Gareth Wilson

14:36 PM, 26th December 2015, About 8 years ago

Don't stop now everyone!

The Crowd-Funding site has already adjusted to take further pledges beyond the first £15'000 target, for funding of the additional costs associated with the judicial review:


Let's keep the momentum going!

Dr Rosalind Beck

15:05 PM, 26th December 2015, About 8 years ago

Reply to the comment left by "michael fickling" at "26/12/2015 - 11:57":

Thanks for those points Michael. I have incorporated them into the brief for the lawyers.

Private Housing Provider

16:23 PM, 26th December 2015, About 8 years ago

Can we all circulate this to as many people affected as possible and ask for their support?

Chris Byways

17:10 PM, 26th December 2015, About 8 years ago

Astounding well over £18k by 5pm on Boxing Day alone.

A - Pledged.

B - Point 2 on Pledge site could mention this is retrospective on anyone already taken out a 10 year mortgage with hefty exit penalties.

C - how can this need to challenge be sold to non mortgage LLs, corporates, and other businesses, even tenants?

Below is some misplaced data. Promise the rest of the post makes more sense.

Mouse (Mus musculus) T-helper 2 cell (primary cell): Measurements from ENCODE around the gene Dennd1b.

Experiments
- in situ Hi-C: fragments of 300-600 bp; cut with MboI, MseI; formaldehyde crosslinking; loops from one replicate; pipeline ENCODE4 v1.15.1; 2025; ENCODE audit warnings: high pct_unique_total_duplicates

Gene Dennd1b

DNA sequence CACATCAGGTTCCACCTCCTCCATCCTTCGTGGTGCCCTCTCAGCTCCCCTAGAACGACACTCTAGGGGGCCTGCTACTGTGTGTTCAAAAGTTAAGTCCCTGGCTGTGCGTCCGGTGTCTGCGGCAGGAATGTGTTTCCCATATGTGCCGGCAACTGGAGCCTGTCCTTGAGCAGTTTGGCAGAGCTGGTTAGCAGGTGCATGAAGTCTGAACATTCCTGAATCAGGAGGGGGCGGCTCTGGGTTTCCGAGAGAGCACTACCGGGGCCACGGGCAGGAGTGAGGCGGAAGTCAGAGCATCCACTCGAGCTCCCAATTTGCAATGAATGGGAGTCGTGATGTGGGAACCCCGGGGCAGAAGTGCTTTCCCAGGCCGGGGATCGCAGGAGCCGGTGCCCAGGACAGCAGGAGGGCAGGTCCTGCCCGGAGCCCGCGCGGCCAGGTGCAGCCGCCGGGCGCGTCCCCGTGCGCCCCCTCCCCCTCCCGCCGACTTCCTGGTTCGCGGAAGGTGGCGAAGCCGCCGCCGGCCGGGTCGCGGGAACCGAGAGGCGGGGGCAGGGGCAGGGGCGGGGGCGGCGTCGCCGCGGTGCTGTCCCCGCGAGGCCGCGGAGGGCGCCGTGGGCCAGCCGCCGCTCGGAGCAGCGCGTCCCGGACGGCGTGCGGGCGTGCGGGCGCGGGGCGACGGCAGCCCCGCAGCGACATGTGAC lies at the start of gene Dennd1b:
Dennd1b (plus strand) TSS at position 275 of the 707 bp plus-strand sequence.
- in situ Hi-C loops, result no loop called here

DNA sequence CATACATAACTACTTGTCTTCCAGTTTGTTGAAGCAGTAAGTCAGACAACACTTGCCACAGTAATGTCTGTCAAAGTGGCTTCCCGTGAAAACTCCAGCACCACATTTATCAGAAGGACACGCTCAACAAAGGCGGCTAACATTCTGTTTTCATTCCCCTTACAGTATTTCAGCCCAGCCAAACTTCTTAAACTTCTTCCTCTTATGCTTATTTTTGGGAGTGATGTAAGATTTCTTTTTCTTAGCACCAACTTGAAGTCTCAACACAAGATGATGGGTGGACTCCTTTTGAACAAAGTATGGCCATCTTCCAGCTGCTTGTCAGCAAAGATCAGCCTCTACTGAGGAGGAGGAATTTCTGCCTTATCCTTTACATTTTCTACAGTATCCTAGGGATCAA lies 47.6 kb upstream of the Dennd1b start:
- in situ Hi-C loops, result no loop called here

IE possibly destabilise house prices - very unlikely if only 50% or less of LLs divest properties, UNLESS the Daily Mail front page headlines say "House Prices to crash 70%" creates a self fulfilling prophecy!

Or the rent increases,
and the evictions on sold and repossessed properties. One or the other is a certainty.

And the risk to other businesses from copycat tricks.

But if he doesn't get his money this way he will some other way and the small PRS he sees as a vote winner to kick.

We still need more thought on the alternative vehicle structure. If GO has one in mind he has kept silent on it. But he must know something has to change.

17:47 PM, 26th December 2015, About 8 years ago

pledged and shared

Ian Hamilton

20:37 PM, 26th December 2015, About 8 years ago